As a non-profit marketing and development professional, I have spent my career figuring out how to cut through the noise of a crowded marketing space. In doing so, my job is to write and design to connect and motivate my audience: be it to volunteer, donate, sign a petition, engage, et cetera. Like many nonprofit professionals, capturing my audience’s attention with copy is one part of a litany of other job responsibilities, not limited to graphic design, social media, communications strategy, public relations, event planning, donor stewardship, volunteer recruitment, staff management, organizational strategy, budgeting, and on and on. 

Too often, I sit down at my computer for 30 minutes between tasks to crank out some compelling copy. With an inbox full of distracting urgent messages and not a single moment to stop and think, I fall on the tried and true standbys that can work just enough: my assumption of other people’s fears and dreams. And, oh boy, when you guess right, those things can really rev people up and spur them to act. 

But, even when you guess right, it’s possible that your marketing is creating harm. And when you don’t guess right, your marketing is both harmful and ineffective. 

There is another way. Let’s start by exploring why the ethos of fear and dreams work. 

Effective Marketing

There are 5 elements of effective (not necessarily ethical) marketing:

  • Need: Most often shared as a threat (pandemic, Supreme Court decisions, et cetera.), need explains to your audience who is affected by a situation, the stakes and gravity of inaction/benefits of action, and why it is important.
  • Impact: Communicating impact effectively doesn’t just propose a solution; it also defines the audience’s role in implementing it.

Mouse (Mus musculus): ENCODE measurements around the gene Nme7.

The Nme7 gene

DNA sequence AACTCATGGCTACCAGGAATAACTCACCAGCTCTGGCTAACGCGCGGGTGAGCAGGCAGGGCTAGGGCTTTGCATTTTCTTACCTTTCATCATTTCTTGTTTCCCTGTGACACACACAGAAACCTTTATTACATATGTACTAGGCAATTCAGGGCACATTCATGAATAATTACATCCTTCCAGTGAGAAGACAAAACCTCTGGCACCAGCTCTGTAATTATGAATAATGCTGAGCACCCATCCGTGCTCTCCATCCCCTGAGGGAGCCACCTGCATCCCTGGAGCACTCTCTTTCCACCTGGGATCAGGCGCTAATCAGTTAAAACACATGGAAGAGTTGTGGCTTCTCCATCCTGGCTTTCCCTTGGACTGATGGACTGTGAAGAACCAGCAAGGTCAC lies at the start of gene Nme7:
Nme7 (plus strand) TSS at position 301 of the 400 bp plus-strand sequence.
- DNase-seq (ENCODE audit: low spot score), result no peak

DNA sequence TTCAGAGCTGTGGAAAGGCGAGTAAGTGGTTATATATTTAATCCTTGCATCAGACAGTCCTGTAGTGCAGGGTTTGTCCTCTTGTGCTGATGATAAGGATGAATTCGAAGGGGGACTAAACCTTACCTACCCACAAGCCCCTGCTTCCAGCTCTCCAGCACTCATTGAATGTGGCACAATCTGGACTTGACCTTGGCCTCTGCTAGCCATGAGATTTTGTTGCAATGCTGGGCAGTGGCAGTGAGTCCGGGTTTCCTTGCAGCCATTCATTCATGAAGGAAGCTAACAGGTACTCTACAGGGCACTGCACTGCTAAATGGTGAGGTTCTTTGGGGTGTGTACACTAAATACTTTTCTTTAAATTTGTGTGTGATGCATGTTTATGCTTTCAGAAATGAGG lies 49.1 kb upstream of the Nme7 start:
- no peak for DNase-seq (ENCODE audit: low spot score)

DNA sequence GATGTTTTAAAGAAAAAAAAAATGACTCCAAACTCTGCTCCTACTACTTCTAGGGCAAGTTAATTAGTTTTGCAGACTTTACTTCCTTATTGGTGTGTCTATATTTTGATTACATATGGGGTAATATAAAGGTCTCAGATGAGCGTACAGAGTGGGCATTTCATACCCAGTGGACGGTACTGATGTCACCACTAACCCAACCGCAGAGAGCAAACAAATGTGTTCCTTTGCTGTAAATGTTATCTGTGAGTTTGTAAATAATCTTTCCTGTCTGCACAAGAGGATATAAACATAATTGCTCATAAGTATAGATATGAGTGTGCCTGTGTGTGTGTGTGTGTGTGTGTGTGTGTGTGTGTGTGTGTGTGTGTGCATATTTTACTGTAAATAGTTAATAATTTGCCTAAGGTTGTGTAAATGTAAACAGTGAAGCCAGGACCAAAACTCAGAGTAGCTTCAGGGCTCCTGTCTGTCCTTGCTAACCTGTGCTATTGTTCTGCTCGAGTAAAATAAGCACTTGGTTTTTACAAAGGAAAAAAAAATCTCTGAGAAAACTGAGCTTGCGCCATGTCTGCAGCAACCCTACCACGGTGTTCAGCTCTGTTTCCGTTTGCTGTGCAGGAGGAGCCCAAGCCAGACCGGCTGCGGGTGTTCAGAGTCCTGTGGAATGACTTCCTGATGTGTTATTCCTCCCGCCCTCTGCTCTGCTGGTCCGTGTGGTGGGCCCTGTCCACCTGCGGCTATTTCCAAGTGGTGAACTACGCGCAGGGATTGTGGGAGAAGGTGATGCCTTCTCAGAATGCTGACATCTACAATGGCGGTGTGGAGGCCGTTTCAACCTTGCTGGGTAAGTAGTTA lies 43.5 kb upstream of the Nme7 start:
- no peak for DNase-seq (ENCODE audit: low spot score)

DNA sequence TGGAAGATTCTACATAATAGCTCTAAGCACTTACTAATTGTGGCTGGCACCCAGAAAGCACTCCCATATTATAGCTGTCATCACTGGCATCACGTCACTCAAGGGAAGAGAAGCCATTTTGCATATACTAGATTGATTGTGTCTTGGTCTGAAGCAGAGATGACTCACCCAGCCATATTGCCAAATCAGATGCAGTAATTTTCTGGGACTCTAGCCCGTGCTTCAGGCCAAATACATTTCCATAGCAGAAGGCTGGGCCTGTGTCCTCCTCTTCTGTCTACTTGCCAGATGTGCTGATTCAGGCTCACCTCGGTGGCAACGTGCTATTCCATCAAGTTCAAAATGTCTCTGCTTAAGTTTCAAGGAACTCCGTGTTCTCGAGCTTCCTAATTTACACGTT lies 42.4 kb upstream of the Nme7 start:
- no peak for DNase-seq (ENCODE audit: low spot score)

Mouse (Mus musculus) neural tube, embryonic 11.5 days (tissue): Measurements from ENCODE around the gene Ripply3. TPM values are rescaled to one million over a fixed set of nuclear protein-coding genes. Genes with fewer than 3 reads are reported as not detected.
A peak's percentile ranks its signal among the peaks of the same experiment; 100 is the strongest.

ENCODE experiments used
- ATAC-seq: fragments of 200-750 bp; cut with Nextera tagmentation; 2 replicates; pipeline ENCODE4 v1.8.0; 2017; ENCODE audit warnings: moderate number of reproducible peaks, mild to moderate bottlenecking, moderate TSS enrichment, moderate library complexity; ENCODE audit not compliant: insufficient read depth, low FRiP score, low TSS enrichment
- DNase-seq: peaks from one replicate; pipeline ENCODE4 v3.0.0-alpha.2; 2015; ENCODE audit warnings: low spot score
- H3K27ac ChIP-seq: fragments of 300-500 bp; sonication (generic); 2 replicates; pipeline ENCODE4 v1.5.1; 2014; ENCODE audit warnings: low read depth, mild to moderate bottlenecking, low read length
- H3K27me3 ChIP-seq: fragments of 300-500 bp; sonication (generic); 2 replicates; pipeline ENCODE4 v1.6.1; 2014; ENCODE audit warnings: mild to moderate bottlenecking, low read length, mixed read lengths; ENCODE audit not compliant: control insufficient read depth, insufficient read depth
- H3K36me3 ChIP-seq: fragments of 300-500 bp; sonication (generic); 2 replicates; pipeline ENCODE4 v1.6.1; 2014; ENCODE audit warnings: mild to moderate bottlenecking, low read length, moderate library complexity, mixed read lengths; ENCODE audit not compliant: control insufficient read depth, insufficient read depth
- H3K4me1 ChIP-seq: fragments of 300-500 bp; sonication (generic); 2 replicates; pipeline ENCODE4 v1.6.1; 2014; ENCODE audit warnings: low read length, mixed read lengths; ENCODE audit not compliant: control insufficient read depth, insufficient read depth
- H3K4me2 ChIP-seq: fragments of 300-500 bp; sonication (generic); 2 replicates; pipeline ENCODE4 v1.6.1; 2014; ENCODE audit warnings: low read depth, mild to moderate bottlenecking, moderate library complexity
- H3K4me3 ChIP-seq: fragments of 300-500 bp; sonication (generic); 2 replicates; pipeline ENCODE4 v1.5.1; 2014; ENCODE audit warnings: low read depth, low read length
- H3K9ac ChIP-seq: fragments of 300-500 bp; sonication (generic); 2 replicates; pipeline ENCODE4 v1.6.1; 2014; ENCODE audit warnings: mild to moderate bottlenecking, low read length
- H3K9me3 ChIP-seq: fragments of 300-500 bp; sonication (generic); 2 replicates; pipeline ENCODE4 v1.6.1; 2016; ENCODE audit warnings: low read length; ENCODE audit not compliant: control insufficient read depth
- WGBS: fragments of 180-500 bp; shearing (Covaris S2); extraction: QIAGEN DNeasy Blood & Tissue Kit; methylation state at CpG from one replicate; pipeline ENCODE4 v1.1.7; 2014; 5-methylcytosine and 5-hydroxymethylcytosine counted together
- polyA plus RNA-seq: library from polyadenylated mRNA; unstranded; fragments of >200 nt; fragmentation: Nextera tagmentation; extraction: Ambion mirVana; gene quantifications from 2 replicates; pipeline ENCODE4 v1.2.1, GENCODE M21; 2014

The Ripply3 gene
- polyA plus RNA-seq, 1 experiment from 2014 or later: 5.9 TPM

• Urgency: Urgency tells us why this problem matters right now.
  • Relevance: When we know who our audience is and what they value, and use our creativity to connect to that identity, we display relevance.
  • Authenticity: Authentic communications use the speaker’s voice to focus on issues and actions that make sense given who the organization is, how they affect change and the relationship with the audience.

When these five elements are balanced, a marketing and development professional can create communications that tell a story, engage the audience, motivate them to take action, and grow their connection with a movement. These elements, when carefully crafted, can raise a lot of money and awareness, and they can ethically elevate the stories of those most impacted by inequity. 

And yet…non-profits function within a system, marketing mediums function within a system, fund development and access to capital definitely function within a system, and systems can be (and are) corrupted with unjust and inequitable practices and harmful outcomes for the people our organization seeks to serve. 

Focusing on assumed fears and desires might adequately display need, impact, and urgency, and completely miss relevance and authenticity. And this focus might work. It might bring in donations or create a viral social media post that raises awareness. However, effectiveness shouldn’t sustain our work if it causes harm. As a person who has been trained in the marketing and fund development practice, I hate to admit it, but traditional marketing + fund development can reinforce stereotypes, leverage white supremacy, exploit suffering, and otherwise do real harm to those across our community we actually seek to support.

As we look at communications and storytelling that lean into relevancy and authenticity, it is imperative first to center the community your organization seeks to serve. 

Centering Community In Marketing

In 2021, M+R published the Guide to Effective and Ethical Direct Response Creative. In reviewing this guide with non profit clients all over the country, we felt connected to the clarity provided. Over the last seven years, Gladiator Consulting has held non profits accountable to centering racial equity, social justice, and community in their fund development and communications. 

With this guide in hand, we continued our exploration of how the ethical creative might place impacted communities at the center of their marketing strategy. We reviewed creative pieces of fund development campaigns of our clients and organizations within our networks to consider where relevancy and authenticity surfaced.  We explored where organizations centered the voices of those they seek to serve. Below, we have compiled a list of principles compiled from M+R in combination with our hands on experience: 

Do not create for the community. Create with the community.